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on February 19, 2007
This book is for interested general consumption rather than a technical practitioners' text book and as such is more than successful in teaching the basics of the triple bottom line. I'm not quite sure why some of the Amazon reviewers seem so testy about this, as the majority of American business management (mid-baby boom and above) never encountered much if anything about corporate responsibility (or ethics) in the curricula they studied on their way up. To consider what that means for concepts like the triple bottom line, pretend that for 25 years today's generation of senior managers had never been told to maximize shareholder value and now in 2007 were expected to internalize the concept and reflexively apply it to everything they do. Particularly from that point of view, Savitz' book is a superb tool to help people become intelligently informed on basic issues of corporate responsibility and sustainability. What individuals do with that is up to that is up to them, but the writing's good, the ideas are clear, the concepts are thought-provoking, and it's the kind of book that drives one to want to learn more. The graphics are particularly useful and uncluttered.
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on December 13, 2006
The book is divided into two parts -- a lecture on sustainability and then some general things to think about. The book's first half was a lesson to which a reader would have likely already bought into. The second half promises to deliver on "how to make it happen," but really is more general information than meaningful tools.

Given the author's prior work at PricewaterhouseCoopers, it is understandable that the book reads like a macro-level consultant's report. The book could have carried more weight with the inclusion of science and hard numbers of how to actually measure environmental and social value.

An alternative book for readers looking for more solid advice could be "Green to Gold."
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If you were traditionally trained a long time ago, you probably heard that the purpose of a corporation is to reward its shareholders with earnings, dividends and stock-price gains. Since then, the counterview has been growing that companies need to be responsible as well for the impact they create on users, customers, employees, suppliers, partners, distributors, lenders, the communities affected and the environment. That counterview is common sense in many dimensions today for a typical corporate manager or executive. If you harm people directly or indirectly, they will sue you, boycott your products, make life miserable, and help drive away profit.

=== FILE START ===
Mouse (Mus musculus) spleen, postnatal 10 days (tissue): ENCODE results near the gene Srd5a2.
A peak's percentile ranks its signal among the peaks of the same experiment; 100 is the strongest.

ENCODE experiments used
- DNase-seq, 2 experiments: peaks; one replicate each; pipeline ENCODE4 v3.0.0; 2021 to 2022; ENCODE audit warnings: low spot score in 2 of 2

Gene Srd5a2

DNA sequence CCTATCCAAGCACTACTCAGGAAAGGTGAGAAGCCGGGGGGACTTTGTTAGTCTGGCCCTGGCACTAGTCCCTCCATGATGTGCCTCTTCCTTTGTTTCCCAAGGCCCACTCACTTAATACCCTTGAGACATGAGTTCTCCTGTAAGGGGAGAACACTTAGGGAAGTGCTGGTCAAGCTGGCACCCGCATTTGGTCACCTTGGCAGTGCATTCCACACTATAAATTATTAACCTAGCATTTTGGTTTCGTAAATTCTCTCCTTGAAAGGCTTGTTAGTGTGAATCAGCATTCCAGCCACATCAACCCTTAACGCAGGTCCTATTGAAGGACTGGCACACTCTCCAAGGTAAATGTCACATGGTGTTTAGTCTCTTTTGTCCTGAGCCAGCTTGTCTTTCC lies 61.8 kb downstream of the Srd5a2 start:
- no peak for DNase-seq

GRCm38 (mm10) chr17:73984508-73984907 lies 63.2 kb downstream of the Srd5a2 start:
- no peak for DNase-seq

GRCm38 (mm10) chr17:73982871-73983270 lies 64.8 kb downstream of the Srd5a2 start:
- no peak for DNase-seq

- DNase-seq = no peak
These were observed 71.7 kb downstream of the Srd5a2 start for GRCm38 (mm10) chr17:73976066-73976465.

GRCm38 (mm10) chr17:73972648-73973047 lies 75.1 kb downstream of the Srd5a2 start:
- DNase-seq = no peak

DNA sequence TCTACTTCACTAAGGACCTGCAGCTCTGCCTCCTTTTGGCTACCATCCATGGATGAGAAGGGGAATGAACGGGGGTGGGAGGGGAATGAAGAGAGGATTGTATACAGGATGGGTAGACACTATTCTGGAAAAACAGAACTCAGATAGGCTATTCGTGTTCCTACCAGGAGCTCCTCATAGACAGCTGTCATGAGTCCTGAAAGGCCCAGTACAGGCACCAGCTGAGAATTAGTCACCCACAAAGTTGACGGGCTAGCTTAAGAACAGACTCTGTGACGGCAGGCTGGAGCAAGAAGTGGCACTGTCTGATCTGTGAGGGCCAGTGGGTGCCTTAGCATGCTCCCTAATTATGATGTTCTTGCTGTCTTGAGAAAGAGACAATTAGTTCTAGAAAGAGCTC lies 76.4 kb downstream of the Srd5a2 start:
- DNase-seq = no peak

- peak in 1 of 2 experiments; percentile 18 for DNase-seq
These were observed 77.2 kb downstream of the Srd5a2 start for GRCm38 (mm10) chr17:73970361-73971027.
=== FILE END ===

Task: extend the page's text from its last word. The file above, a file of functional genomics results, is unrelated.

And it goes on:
The Triple Bottom Line attempts to go beyond that common sense view to establish the concept of a sustainable company, one that "creates profit for its shareholders while protecting the environment and improving the lives of those with whom it interacts." As you can see, improving lives goes beyond the idea of "not harming lives" so it's a proactive concept.

The authors use the example of the whaling industry running their stocks into virtual extinction as a poor way to create long-term profits and jobs. A more recent extended example is the ruckus created when the Hershey Trust decided to sell its controlling block of stock in Hershey Foods for a premium. The trust ultimately backed down due to pressure from all directions. The point: You just cannot optimize the solution for one set of stakeholders any more.